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Power Calc Software

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This is an interesting program that I used to experiment with bicycle designs. In the right hands, it might even give some insight into our beloved Honda Insight.


Note: I am using the following values:
drag coefficient: .25
frontal area: 1.9 m^2
coefficient of rolling friction: .0066 (listed for the B381 tires, not the RE92)
weight: 900 kg

I used this program extensively when getting ready for the Tour De Sol Rally in 2006. Basically, it doesn't look like much to start, but once you have your settings in place, you can calculate the effect of small changes to Cd, frontal area, tires, weight, etc.

It also can be used to get a rough estimate of horsepower per mph for your car. (my Insight is roughly 6hp to go 50mph - So "lean burn" mode which gets 150mpg requires no more than 50 mph on a flat.)

Dropping the side mirrors would buy 1-3mph at the same gas mileage. It also shows how much dropping the frontal area can effect this. (Turn the Insight into a flat top convertible for example.)

Note: Dropping weight doesn't appear to do much for the mpg. Though it does show up when you program a slight hill. I don't remember the numbers, but you can estimate the acceleration that you want to use in regular driving. This shows how dropping just 200 pounds would make the car accelerate much more efficiently.

Finally, after all is said: It taught me the three important techniques for efficient driving:

1) Brakes are "throwing away" gasoline. Don't hit the brakes if can avoid it.

2) Drag increases as the square of speed. So, try to avoid high speeds if possible. (You might need to drive the slow parts faster to hit time goals.)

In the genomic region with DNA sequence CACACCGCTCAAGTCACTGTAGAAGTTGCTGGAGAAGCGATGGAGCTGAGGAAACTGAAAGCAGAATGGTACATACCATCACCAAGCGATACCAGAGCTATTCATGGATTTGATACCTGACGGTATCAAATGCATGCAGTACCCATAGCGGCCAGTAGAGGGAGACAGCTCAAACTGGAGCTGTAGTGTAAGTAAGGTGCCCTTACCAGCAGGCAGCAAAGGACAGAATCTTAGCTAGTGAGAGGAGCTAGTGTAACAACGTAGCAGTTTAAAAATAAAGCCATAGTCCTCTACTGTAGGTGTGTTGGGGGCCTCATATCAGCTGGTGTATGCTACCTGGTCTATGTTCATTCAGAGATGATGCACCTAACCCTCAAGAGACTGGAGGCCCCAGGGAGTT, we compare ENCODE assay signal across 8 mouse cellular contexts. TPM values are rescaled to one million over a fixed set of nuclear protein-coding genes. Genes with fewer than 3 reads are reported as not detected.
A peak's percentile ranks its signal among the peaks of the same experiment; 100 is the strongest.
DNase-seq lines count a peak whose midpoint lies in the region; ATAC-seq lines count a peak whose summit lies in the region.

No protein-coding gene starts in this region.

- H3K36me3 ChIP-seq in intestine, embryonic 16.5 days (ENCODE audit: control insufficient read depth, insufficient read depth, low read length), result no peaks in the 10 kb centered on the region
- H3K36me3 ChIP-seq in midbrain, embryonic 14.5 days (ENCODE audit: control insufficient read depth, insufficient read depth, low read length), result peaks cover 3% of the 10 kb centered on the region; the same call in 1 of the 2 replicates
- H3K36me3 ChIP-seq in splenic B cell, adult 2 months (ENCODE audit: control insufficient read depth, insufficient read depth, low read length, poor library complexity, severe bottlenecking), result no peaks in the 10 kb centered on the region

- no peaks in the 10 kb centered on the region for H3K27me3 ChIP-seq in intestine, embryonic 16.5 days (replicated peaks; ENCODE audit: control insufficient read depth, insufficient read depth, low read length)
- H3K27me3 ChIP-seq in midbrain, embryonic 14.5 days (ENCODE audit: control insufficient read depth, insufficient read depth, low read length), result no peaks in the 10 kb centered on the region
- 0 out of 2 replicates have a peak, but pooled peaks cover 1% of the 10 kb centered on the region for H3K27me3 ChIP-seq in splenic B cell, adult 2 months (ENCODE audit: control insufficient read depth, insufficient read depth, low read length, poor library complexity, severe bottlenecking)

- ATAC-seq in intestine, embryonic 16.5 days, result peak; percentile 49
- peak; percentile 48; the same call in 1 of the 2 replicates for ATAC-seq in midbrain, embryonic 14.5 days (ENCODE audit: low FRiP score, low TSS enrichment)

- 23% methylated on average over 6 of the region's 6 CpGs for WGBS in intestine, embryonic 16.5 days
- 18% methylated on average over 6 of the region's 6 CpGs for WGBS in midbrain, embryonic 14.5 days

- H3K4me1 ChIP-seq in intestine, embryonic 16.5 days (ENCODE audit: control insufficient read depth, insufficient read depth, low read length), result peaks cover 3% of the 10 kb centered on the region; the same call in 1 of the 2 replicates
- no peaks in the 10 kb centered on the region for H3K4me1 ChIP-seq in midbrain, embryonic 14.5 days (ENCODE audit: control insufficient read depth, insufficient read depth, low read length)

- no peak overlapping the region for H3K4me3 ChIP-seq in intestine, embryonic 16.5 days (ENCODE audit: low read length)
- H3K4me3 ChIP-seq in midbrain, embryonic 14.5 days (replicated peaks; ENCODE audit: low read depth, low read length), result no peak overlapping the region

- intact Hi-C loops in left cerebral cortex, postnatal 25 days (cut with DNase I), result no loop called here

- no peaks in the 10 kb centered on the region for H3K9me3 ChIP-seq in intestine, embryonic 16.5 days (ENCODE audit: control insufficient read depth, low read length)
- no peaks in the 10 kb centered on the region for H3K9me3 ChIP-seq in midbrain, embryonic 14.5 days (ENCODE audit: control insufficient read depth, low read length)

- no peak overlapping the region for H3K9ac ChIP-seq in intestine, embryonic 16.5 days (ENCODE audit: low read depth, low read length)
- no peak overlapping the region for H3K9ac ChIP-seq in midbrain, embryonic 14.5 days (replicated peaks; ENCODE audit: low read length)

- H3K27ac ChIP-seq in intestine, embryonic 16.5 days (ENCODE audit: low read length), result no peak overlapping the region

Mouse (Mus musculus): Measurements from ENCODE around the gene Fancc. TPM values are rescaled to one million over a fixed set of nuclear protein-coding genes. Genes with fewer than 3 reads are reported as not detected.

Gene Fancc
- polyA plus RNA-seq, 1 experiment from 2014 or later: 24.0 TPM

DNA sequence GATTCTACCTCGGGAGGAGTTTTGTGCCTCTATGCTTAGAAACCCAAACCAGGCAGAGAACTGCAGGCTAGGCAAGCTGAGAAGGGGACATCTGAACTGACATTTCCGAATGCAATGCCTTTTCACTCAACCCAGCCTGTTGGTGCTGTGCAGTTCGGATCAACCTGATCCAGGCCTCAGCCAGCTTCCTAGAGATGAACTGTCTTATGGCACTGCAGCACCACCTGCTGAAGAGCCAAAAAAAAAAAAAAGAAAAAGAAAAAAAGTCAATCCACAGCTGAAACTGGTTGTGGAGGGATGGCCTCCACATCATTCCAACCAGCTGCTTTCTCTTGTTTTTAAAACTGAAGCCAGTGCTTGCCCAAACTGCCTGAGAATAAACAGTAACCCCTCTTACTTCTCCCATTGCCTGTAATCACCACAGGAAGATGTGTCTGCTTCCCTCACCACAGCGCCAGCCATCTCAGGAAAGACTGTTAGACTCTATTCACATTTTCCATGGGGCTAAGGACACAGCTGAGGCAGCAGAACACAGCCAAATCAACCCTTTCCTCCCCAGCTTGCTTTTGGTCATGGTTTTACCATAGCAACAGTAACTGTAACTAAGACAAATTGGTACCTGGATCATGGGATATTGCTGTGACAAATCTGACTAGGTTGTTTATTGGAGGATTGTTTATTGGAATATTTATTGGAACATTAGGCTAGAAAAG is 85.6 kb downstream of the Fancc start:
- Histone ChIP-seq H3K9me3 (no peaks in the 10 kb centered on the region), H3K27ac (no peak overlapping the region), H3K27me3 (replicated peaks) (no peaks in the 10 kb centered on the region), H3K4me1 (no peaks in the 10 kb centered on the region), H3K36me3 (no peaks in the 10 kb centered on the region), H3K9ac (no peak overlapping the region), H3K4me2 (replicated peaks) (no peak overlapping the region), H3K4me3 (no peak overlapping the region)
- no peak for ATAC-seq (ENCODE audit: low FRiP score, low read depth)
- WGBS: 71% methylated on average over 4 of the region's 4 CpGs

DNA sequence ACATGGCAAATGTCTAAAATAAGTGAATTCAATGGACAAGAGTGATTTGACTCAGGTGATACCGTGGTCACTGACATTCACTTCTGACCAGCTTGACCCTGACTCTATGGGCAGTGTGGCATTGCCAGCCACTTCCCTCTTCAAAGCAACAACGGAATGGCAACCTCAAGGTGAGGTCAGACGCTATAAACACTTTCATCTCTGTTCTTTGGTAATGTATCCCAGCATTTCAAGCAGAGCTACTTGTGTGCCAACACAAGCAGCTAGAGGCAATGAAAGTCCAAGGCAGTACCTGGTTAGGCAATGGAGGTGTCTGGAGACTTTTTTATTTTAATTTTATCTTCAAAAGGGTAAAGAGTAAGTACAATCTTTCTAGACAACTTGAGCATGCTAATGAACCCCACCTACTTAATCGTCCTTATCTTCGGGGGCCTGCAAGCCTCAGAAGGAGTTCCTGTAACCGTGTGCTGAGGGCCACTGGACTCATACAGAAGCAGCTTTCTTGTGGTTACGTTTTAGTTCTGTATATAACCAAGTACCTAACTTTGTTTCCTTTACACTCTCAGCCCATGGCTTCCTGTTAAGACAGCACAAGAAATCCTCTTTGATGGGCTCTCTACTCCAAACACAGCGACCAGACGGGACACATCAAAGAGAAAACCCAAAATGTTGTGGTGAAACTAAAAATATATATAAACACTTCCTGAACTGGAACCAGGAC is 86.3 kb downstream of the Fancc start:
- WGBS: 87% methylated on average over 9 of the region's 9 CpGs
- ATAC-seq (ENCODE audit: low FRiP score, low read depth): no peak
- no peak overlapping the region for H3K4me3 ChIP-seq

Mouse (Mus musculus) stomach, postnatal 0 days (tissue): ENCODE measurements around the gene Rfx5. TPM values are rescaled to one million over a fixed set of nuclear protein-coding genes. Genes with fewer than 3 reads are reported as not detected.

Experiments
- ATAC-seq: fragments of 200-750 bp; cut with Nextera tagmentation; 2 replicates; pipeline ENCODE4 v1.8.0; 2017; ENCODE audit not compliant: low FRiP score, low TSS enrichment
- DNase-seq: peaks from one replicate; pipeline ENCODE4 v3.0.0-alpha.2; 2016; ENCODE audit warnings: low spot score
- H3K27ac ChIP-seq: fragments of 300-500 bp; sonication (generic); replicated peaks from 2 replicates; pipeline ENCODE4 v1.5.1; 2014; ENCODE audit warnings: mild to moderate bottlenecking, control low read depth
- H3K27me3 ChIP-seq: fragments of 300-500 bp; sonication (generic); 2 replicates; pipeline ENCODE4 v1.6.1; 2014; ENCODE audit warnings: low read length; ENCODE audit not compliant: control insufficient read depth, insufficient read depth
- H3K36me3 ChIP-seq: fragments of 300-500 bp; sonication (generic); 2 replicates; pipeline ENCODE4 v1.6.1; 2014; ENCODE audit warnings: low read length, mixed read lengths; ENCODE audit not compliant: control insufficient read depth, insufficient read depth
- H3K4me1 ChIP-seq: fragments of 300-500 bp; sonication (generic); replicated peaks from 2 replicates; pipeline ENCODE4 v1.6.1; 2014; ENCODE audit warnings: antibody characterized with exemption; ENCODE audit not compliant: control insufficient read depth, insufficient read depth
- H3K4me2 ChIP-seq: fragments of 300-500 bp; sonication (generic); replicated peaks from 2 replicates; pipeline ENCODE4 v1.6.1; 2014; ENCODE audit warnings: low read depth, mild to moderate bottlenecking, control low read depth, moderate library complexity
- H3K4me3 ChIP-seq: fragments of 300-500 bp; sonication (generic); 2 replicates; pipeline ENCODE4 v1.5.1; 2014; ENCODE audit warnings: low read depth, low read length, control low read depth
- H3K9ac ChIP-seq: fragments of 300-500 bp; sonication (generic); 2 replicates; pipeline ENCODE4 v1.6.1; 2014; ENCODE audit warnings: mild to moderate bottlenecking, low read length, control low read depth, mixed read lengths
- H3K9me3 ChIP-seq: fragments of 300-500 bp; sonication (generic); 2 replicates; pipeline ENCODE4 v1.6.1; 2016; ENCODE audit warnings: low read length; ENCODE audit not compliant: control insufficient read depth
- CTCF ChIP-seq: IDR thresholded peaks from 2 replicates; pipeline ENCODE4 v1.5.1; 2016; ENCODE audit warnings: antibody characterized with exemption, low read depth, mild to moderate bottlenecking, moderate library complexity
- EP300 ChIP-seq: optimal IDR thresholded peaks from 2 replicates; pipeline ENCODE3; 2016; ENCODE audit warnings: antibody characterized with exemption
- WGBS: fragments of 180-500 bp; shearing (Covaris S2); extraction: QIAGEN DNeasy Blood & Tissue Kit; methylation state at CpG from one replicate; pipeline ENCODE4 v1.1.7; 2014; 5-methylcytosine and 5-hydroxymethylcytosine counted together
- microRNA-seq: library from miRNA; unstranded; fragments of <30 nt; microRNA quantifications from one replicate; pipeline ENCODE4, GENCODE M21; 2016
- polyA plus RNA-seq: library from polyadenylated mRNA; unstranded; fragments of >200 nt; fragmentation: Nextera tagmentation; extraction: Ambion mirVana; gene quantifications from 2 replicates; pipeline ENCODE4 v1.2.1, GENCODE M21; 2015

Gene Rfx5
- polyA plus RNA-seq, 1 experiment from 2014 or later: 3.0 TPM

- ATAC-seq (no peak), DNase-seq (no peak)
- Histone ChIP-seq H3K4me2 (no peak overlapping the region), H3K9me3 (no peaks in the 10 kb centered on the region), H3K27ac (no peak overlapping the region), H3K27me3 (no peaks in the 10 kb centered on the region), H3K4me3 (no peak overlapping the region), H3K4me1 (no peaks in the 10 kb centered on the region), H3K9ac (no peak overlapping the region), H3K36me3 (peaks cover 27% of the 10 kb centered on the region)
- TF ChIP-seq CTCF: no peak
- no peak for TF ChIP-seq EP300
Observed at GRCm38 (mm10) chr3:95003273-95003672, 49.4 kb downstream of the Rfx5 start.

3) Know your engine's efficiency requirements. The Insight likes to drive hot, and doesn't like heavy acceleration. (Thus warm it up and try not to push hard enough to engage the electric boost.)


As for this software.

1) Note how on the top left corner, you can enter the Cd. Look this up online for your car. Also, you need to know the frontal area. You might need to click the mouse a second time to make it work.

2) The gradient can be used for acceleration (if you remember the acceleration formula and can convert Kg to Lbs, etc.)

3) Set the speed and it shows you the power requirement to go that speed. You will likely want to create a graph for your car that indicates the speed and mph conversion. This requirements diligent testing, but isn't too hard to create.

Once you have the basics in order, you can play with the Cd and even use the program in reverse to calculate how much of a change an aerodynamic mod does to the Cd.

Tip: It does go to show how important it is to do measurements at very accurate speeds and consistent temperatures.

Tip 2: Be sure to look up the "Rolling Resistence" for your tires. It is downright AMAZING how much they differ. This is one of the mpg secrets of the hybrids on the market. A regular tire can be .02, while the Potenza RE92's eat 1/3 of the energy.

Thus, reducing the mass of an Insight doesn't have as much of an effect on MPG on the highway as a regular car with "sticky" tires.